In a split second, I downloaded and saved the V-card into my Outlook Contacts, and was delighted to know I would now have this number at my fingertips whenever booking with Kimpton again. And if the San Diego experience turned out to be as fabulous as promised, it was highly likely I would.

A simple copy from one screen and pasted to the other, and my booking process was back on track.

But what was equally interesting about the Kimpton InTouch registration form was this statement and request near the bottom of the form:

We love being fans and friends of our members. Please help us stay InTouch with you.

It then asked for my URL/Website/Blog and Twitter handle. Certainly this boutique hotel group was not planning to visit my company’s website and follow me on Twitter? Or was it?

It’s now a week later and Kimpton Hotels is not following me on Twitter, but for a brief moment I felt like the most interesting customer in the world. On the other hand, what is Kimpton planning to do with this information? Tweet me after my stay? Encourage me to tweet about my experience while a guest?

Check back with this column in October and find out. I’ll be impressed if Kimpton comes through with something that makes me feel like the most interesting customer in their world.

Here’s a Recommendation, You Cheap Bastard

What Travelocity knows is that every time I go to New York, I book a four-star hotel—and usually through them. When the email popped up and said “Recommended for you. The Jane.” I was shocked to see an accompanying visual of the smallest hotel room known to man. It looked like a room on a train!

Travelocity is my “go to” travel site. I was a very early adopter and over the years have used them to book airline flights, cars and hotels. You’d think by now they’d know my travel tastes and preferences, so I was totally surprised when I got an email recently that recommended a two-star hotel in New York City.

Okay, I’ll admit I had recently stayed at a two-star hotel in a small town outside of Yosemite, but Travelocity didn’t know that because I had been price shopping and booked that hotel through Hotels.com.

But what Travelocity does know is that every time I go to New York, I book a four-star hotel—and usually through them. When the email popped up and said “Recommended for you. The Jane.” (sidebar: This garnered a first reaction of “Hey, Travelocity, my name is NOT Jane!”—clearly glancing at a headline doesn’t mean one always reads it accurately), I was shocked to see an accompanying visual of the smallest hotel room known to man. It looked like a room on a train!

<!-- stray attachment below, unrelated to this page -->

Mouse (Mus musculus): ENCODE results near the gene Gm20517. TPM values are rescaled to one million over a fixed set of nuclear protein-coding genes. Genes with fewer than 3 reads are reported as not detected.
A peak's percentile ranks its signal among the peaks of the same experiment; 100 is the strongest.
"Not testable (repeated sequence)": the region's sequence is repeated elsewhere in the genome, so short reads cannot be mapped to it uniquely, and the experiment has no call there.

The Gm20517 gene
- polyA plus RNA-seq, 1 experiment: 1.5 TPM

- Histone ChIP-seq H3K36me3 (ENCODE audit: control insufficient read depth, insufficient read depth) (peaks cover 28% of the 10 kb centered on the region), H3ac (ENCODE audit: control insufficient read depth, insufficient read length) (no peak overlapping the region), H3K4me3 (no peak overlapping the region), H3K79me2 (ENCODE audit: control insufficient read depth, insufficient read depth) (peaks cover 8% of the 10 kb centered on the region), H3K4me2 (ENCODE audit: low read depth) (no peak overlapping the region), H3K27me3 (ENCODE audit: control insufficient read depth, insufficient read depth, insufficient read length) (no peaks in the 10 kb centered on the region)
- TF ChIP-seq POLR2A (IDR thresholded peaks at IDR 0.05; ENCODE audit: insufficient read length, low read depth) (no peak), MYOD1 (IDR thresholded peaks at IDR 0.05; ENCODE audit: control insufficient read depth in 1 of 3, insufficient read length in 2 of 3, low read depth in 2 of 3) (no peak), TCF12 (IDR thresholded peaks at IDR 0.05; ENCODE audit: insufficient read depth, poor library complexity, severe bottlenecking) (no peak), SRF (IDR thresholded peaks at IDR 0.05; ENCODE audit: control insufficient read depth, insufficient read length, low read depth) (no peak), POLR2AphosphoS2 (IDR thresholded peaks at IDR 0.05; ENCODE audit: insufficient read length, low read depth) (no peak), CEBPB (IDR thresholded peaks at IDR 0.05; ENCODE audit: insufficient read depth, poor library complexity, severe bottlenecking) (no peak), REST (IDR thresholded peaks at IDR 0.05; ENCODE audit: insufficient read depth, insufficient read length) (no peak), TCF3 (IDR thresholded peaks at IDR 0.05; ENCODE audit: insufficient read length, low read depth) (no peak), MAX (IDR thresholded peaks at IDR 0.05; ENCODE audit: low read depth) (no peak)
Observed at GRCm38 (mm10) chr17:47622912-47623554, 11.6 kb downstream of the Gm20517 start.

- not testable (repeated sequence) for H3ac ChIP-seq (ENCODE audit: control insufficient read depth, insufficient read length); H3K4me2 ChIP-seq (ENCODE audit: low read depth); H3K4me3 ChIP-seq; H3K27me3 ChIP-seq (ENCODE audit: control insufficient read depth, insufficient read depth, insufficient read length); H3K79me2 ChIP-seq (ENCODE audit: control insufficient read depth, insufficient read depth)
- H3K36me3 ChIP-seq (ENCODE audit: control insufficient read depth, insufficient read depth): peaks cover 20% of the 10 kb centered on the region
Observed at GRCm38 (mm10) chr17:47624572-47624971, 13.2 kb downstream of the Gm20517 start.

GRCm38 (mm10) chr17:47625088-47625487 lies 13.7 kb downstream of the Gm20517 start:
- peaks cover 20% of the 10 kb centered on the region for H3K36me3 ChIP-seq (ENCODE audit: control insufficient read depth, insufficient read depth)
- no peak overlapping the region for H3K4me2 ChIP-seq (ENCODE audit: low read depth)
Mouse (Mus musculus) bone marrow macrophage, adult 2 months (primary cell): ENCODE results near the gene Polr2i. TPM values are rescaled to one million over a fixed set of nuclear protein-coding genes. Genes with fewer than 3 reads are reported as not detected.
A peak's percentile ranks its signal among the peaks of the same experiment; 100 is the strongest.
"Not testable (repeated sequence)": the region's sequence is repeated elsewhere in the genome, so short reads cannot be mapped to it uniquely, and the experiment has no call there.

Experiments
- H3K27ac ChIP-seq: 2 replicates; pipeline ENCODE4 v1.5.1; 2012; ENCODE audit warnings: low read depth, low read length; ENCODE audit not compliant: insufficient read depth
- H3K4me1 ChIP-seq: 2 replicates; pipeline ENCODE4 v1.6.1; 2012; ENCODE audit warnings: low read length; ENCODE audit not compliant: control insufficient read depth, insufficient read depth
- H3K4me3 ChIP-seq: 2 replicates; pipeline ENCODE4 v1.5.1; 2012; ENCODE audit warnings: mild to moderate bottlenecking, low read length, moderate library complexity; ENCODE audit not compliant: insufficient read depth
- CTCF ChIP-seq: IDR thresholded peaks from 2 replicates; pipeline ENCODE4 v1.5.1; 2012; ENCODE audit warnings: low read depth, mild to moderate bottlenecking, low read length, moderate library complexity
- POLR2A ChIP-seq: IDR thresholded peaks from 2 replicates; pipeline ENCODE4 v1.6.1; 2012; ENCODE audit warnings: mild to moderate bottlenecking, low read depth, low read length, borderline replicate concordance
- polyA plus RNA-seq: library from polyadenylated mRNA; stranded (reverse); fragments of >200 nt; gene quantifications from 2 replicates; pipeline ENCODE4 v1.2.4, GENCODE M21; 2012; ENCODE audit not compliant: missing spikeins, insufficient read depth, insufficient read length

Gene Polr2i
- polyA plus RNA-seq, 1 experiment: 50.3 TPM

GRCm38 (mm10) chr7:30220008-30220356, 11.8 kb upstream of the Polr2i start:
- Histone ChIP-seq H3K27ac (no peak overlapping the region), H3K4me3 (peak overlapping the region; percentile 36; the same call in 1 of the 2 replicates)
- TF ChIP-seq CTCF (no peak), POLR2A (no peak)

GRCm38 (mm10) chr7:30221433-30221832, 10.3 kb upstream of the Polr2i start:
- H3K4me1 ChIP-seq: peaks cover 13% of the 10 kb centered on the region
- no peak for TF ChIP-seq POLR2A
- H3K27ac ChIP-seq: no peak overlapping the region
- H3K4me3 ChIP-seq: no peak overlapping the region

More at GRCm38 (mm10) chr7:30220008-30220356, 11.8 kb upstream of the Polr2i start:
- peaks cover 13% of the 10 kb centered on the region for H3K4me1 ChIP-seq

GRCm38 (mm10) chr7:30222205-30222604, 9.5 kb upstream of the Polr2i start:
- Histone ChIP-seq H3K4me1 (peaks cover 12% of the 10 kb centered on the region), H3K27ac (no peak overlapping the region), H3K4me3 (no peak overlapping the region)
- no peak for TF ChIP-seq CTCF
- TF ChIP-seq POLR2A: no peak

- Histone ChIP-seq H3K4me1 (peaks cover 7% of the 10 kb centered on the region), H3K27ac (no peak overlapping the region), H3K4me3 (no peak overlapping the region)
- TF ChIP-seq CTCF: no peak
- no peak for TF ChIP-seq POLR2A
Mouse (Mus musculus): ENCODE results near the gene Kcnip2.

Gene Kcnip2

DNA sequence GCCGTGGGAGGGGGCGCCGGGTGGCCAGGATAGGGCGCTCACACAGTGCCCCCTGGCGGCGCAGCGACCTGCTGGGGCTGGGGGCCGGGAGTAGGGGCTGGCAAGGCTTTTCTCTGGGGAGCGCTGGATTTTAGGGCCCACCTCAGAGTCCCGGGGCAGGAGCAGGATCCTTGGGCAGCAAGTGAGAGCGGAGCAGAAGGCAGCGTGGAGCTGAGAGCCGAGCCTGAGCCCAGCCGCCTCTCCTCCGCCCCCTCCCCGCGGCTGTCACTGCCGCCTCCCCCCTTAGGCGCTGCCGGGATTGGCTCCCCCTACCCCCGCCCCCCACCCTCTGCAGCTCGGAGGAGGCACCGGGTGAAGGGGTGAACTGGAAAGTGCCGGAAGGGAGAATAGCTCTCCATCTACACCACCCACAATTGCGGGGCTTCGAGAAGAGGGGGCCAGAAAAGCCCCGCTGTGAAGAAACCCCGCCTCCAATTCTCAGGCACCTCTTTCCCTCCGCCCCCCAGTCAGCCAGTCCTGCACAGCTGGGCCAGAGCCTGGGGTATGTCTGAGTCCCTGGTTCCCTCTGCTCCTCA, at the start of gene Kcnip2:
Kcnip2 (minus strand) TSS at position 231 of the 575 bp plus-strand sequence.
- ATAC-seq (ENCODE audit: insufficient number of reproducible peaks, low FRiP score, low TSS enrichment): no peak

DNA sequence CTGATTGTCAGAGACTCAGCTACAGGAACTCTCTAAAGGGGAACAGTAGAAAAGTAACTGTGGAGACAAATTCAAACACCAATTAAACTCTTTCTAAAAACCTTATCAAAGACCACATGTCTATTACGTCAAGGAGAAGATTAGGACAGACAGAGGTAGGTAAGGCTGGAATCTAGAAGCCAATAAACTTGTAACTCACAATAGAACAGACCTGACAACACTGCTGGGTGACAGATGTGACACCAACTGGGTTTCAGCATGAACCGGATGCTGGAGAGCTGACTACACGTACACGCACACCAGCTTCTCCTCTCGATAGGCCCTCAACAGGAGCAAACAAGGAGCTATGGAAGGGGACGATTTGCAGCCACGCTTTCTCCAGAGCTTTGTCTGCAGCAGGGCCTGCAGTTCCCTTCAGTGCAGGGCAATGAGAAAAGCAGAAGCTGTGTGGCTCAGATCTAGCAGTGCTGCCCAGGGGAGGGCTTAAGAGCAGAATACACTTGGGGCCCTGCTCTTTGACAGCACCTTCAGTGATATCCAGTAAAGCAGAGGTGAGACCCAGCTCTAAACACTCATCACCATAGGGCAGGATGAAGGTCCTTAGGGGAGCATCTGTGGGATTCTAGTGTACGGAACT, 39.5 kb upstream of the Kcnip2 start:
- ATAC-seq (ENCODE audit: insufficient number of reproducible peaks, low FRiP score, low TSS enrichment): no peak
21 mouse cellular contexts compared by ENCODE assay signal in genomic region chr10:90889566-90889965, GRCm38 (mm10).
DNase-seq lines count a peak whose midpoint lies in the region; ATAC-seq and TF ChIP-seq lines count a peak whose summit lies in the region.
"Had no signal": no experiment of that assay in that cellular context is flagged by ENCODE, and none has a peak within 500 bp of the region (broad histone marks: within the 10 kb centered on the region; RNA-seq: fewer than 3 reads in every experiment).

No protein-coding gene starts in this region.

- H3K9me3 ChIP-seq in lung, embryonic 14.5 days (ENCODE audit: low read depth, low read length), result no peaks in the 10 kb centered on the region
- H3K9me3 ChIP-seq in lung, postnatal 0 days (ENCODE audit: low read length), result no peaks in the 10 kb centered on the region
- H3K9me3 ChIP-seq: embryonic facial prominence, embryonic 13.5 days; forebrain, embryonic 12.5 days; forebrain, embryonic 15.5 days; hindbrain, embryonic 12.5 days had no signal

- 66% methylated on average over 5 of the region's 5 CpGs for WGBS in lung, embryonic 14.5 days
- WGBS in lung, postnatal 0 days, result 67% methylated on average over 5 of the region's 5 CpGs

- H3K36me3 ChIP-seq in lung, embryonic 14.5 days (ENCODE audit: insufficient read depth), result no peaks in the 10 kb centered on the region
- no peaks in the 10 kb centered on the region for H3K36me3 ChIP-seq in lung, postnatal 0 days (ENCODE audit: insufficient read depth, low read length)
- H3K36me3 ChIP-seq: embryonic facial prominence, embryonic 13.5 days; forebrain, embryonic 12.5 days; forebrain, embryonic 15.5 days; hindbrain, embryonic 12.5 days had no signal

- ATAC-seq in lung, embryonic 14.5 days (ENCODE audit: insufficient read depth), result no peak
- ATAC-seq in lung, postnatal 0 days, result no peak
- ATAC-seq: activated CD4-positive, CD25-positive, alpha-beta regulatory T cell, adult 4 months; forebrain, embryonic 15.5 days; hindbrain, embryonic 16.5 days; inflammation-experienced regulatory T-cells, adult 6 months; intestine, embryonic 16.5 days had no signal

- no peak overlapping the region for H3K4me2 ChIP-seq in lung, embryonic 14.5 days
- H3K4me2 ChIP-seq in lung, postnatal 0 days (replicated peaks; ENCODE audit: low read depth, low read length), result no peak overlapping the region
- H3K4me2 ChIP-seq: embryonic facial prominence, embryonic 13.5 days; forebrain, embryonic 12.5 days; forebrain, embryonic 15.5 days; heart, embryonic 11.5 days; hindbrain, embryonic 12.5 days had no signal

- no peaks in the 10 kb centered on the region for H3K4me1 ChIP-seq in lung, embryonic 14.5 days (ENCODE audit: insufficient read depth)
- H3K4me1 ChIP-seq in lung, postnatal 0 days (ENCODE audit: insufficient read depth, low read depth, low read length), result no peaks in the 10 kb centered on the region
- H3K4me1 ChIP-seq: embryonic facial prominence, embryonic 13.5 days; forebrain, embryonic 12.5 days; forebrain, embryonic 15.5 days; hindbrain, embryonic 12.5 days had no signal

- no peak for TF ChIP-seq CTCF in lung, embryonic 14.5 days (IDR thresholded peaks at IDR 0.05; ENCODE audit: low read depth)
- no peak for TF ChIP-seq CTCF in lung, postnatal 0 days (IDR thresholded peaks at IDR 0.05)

It was a picture of a single bed next to a wall, suitcase on the floor next to it and a door (hopefully leading to a bathroom and not a hallway with a shared bath) that looked like Melissa McCarthy would have trouble squeezing through.

With a price of $105 a night and only 2 stars, I knew it wasn’t a hotel I would ever consider—after all, this is New York City. The next hotel on the list was the Wyndham at $255 a night (three and a half stars) and the one after that was the Trump SoHo at $525 a night (five stars).

Surely Travelocity has the intelligence to leverage their database full of my years of hotel bookings to suggest hotels closer to my past purchase behavior. If not, shame on them.

They could be sending me intelligent—nay, relevant—emails with suggestions for hotels that are having a sale (You’ve enjoyed the Hotel Mela in the past, now enjoy it again and save!) or airlines with a deal (You’ve booked Delta to New York in August in the past, now plan ahead and bring a friend for only $50). You catch my drift.

I’m sure the folks at The Jane paid Travelocity a lot of money to promote their hotel at the top of the weekly email, but come on guys. Travelocity’s marketing team needs to help their clients be a little more intelligent about selection of the target audience.

Instead of choosing people who’ve booked a hotel in New York in the past (which is probably a very large pool of targets), why not either:

A) Only select people who have booked a two-star room in New York; or

B) Craft your message to us three or four star people that says something like this: “New York hotels don’t have to be expensive. Check out this interesting option: The Jane.” And follow it up with one of the Traveler Reviews (that I don’t need to click-through to read) because this hotel sounds far more interesting after you read the “Quirky Hotel” and “One of my best travel experiences.” reviews. That way, I might actually learn more about this suggested hotel without a pre-disposed bias (remember, my finger is poised over the “delete” button!).

The lesson here is: If you’re an online seller of goods and services, you have a wealth of customer insight at your fingertips. Make sure you’re leveraging it—in an intelligent way—and you’ll be sure to keep customers and fans coming back for more.